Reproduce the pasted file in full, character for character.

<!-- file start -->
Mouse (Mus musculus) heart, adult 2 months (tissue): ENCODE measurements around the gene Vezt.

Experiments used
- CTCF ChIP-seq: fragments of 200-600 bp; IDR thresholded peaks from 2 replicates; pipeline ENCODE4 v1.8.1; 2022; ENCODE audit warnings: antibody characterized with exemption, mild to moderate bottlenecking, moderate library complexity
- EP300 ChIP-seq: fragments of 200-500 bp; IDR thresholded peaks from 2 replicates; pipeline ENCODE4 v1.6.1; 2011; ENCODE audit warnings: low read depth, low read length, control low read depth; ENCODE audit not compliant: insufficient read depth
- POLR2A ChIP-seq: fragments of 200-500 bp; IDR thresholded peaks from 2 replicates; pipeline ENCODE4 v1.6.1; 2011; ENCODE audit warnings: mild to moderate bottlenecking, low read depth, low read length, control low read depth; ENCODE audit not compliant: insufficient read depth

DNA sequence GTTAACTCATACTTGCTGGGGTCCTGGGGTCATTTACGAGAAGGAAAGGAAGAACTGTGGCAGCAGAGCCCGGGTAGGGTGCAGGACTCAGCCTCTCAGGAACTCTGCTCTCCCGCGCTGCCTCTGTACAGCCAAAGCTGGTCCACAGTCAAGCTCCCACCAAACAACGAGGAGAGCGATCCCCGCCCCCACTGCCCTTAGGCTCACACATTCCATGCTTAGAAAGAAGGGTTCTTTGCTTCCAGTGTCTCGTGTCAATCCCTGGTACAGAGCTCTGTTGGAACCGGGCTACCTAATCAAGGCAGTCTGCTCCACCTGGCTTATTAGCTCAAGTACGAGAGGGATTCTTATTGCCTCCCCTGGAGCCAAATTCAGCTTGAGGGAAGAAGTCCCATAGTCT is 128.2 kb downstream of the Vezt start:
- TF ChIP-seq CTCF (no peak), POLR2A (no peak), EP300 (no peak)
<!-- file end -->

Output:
Mouse (Mus musculus) heart, adult 2 months (tissue): ENCODE measurements around the gene Vezt.

Experiments used
- CTCF ChIP-seq: fragments of 200-600 bp; IDR thresholded peaks from 2 replicates; pipeline ENCODE4 v1.8.1; 2022; ENCODE audit warnings: antibody characterized with exemption, mild to moderate bottlenecking, moderate library complexity
- EP300 ChIP-seq: fragments of 200-500 bp; IDR thresholded peaks from 2 replicates; pipeline ENCODE4 v1.6.1; 2011; ENCODE audit warnings: low read depth, low read length, control low read depth; ENCODE audit not compliant: insufficient read depth
- POLR2A ChIP-seq: fragments of 200-500 bp; IDR thresholded peaks from 2 replicates; pipeline ENCODE4 v1.6.1; 2011; ENCODE audit warnings: mild to moderate bottlenecking, low read depth, low read length, control low read depth; ENCODE audit not compliant: insufficient read depth

DNA sequence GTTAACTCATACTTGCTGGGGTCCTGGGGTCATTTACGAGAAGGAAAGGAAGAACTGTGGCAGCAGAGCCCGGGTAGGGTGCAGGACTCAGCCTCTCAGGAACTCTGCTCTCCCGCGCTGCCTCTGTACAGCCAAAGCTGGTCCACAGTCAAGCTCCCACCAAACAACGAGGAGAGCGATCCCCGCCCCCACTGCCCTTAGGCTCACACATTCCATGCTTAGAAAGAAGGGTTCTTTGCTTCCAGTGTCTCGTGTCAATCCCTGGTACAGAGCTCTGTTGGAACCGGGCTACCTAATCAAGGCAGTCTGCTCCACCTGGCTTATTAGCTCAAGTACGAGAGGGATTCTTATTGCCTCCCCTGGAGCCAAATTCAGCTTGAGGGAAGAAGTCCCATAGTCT is 128.2 kb downstream of the Vezt start:
- TF ChIP-seq CTCF (no peak), POLR2A (no peak), EP300 (no peak)